Trapped

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I can’t get out.

I checked the locks. I checked the windows, the alarm, and the closet doors. Are all the lights off? What about the front gate – is it closed and locked? I checked them all once, twice, three times.

I’m almost out the door. The car keys are in my hand.  In ten minutes I’ll be at work, where I won’t worry so much about the locks, the windows, the alarm, the lights, and the closet doors.

Wait, did I check the lock on the back door?

I have to go back and check. Then, I have to check all the locks, again. Every doorknob, deadbolt and window latch. I touch each lock and turn every knob to make sure it doesn’t twist open. I turn the deadbolts just to make sure they are all hard over in the locked position.

Then, there’s the windows. I pull up on them to make sure they don’t open. Recheck the latches to ensure I didn’t shake one loose when pulling up the window. All are fine, but now I can’t remember if I turned off the upstairs light.

Up the stairs I go. The light is off, but I touch the light switch just to make sure. Then, I go through the house and touch all the light switches to prove they are all in the off position.

I can’t stop.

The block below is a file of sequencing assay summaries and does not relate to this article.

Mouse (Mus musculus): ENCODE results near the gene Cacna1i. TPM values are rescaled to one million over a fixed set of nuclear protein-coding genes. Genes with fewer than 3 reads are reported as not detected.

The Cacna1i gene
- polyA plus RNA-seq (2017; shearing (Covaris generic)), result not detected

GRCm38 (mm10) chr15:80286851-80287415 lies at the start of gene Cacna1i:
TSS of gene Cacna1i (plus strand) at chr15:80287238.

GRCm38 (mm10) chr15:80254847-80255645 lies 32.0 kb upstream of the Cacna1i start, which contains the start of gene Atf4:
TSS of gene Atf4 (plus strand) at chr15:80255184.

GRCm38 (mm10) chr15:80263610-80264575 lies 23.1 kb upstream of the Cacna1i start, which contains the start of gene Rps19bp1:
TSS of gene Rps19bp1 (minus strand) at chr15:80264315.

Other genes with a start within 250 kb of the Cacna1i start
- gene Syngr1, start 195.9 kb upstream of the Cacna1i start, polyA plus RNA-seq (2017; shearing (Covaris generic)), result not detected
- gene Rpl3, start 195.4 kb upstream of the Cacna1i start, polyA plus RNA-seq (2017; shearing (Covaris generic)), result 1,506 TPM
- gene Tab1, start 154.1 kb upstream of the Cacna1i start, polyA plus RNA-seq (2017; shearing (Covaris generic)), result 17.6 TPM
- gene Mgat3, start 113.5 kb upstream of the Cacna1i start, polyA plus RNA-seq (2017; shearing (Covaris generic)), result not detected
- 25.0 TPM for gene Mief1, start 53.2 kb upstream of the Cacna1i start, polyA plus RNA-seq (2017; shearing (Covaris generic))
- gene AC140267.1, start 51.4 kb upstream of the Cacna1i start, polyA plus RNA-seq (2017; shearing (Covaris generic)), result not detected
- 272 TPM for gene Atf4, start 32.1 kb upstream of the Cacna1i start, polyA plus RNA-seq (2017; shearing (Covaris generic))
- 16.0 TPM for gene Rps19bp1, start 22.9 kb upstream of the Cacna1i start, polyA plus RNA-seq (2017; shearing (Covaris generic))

I can’t get out. I stand in the middle of the living room, clutching my car keys. The exit is just through the kitchen and out the door, but I can’t leave. This is ridiculous – I know this as well as I know I can’t stop.

And then, I wonder: Are the doors and windows locked? I close my eyes and take a deep breath.

“Stop.” I whisper to myself, buy my voice is not strong. It shakes as I stifle the tears. Once again, the demons inside are winning. I draw another deep breath and dig for what little strength I have left.

I race through the kitchen and force myself through the door. I’m in the garage and I can see my car. I lock the last lock – once, twice, three times. I jiggle the door knob just to make sure . . . but, wait.

Is the refrigerator closed? And the pantry door? Is the oven off? I didn’t check! I lean my head on the door in defeat. I have go back inside, again. It never ends. A voice in my head says, “No. You don’t have to,” but I cannot obey.

I’m touching every lock, window, doorknob, and light switch. Once, twice, three times.

I can’t get out.

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c.b.w. 2014